Cole–whose full-time job is in Governor Ryan’s office, writing policy on economic development and education issues–describes southern Illinois as “right in the middle” of the war between the states. “There were houses around here that were part of the Underground Railroad, and yet there were people who wanted to go with the South,” he says. “U.S. Grant was based in Cairo for six months. John Logan was from Murphysboro. A lot of people here were key players in the war.” And not all of them played for the same side.

Understand the geography and history of southern Illinois and you’ll start to understand how its loyalties could be divided. The first wave of immigrants to the downstate area were Germans from Pennsylvania, says Ken Cochran, president of the Jackson County Historical Society. The second big wave followed Daniel Boone through the Cumberland Gap, and then kept going, traveling down from the Appalachians and west to hilly, fertile counties like Jackson, Williamson, and Alexander, with their magnolia trees and heavy, Faulknerian summers. “They weren’t plantation people,” Cochran says. “But they’d spent a couple of generations in the South, and some of them had slaves at one point or another, and they had Southern sympathies.”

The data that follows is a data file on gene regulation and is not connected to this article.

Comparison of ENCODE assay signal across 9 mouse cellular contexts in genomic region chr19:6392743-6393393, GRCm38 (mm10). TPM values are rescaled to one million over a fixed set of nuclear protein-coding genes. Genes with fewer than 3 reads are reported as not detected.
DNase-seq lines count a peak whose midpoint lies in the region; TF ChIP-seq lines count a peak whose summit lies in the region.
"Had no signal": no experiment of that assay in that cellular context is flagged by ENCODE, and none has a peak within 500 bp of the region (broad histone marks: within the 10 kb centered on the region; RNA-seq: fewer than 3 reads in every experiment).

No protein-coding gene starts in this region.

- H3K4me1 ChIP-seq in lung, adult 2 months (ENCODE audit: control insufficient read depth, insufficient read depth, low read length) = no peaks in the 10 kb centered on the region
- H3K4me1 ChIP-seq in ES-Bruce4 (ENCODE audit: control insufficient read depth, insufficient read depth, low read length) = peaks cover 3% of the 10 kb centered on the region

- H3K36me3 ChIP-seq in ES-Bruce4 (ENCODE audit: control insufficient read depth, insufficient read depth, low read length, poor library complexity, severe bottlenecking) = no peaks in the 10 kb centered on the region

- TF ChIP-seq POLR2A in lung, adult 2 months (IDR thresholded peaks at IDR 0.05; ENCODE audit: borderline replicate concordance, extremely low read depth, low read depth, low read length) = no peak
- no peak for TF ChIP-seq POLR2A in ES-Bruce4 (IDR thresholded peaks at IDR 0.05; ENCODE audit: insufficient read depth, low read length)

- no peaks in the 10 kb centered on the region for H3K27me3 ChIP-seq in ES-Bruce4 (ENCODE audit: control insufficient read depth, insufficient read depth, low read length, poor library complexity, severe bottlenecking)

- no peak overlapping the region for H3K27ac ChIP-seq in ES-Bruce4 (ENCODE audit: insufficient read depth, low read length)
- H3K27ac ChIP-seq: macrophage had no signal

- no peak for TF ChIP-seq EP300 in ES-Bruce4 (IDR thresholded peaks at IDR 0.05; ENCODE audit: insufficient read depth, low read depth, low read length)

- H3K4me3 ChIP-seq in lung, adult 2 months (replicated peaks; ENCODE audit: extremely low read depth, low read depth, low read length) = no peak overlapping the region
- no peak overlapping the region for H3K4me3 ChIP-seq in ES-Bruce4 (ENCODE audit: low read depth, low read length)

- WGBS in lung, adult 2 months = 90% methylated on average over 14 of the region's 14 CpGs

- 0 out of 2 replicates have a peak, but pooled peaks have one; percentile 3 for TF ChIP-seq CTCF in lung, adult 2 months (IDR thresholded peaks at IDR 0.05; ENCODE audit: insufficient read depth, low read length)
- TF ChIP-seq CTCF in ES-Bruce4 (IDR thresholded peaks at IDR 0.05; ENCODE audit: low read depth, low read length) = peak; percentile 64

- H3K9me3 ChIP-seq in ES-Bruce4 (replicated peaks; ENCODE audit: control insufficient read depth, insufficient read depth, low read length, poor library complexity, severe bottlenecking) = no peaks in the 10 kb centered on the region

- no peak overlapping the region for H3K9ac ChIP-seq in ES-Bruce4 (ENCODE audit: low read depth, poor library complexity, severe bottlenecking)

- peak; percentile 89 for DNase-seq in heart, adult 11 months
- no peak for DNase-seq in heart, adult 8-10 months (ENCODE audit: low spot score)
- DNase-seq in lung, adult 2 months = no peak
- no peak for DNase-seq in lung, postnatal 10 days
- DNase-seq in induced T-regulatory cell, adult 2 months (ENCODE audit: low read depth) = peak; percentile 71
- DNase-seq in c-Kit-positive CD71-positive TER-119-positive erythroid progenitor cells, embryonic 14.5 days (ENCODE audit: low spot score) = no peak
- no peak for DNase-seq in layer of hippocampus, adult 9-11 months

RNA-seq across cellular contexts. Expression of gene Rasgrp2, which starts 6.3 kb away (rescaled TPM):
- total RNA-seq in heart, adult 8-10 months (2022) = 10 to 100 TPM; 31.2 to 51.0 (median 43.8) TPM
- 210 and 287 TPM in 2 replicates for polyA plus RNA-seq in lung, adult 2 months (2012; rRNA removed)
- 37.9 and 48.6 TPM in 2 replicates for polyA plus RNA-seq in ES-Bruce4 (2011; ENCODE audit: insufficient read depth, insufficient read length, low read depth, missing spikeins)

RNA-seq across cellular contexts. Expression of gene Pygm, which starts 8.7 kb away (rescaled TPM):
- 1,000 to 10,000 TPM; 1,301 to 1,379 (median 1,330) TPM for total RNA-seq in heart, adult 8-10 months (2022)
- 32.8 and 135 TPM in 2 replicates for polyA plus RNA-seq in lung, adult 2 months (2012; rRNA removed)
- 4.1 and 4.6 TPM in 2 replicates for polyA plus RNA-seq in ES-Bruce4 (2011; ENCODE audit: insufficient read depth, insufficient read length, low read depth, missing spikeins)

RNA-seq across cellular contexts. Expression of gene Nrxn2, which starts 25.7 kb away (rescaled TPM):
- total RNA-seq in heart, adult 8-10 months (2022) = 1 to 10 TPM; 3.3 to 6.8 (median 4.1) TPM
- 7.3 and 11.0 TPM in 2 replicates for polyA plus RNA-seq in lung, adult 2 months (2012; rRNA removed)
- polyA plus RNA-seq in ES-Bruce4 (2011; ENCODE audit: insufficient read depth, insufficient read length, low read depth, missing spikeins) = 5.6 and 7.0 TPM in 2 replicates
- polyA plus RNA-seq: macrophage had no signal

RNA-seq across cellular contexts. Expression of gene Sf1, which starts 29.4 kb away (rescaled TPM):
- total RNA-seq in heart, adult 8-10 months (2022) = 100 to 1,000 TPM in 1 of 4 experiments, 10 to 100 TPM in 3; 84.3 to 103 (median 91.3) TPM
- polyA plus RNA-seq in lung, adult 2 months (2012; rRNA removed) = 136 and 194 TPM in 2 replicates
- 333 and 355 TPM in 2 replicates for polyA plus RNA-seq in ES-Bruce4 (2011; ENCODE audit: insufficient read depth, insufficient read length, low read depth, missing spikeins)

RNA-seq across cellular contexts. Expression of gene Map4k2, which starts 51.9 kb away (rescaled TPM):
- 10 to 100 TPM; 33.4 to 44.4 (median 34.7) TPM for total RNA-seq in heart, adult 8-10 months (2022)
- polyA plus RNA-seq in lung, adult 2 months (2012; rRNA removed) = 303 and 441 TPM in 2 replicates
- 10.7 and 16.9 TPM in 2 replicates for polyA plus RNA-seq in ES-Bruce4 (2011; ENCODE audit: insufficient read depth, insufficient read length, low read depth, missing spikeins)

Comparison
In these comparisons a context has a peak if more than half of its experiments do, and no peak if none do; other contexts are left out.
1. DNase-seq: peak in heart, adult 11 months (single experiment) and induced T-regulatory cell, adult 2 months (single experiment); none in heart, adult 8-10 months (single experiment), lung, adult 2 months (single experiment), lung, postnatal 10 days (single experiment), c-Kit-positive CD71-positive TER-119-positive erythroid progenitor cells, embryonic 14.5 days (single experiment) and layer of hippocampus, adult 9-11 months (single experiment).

So Confederate officers came to the area to seek recruits, he says. “They couldn’t organize a unit here because it was a free state, so they’d say, ‘OK, you guys, cross the river into Paducah [Kentucky] and we’ll organize you.’ A few guys served both sides. They served in the Confederacy, got mad at what was going on there, and joined the Union.”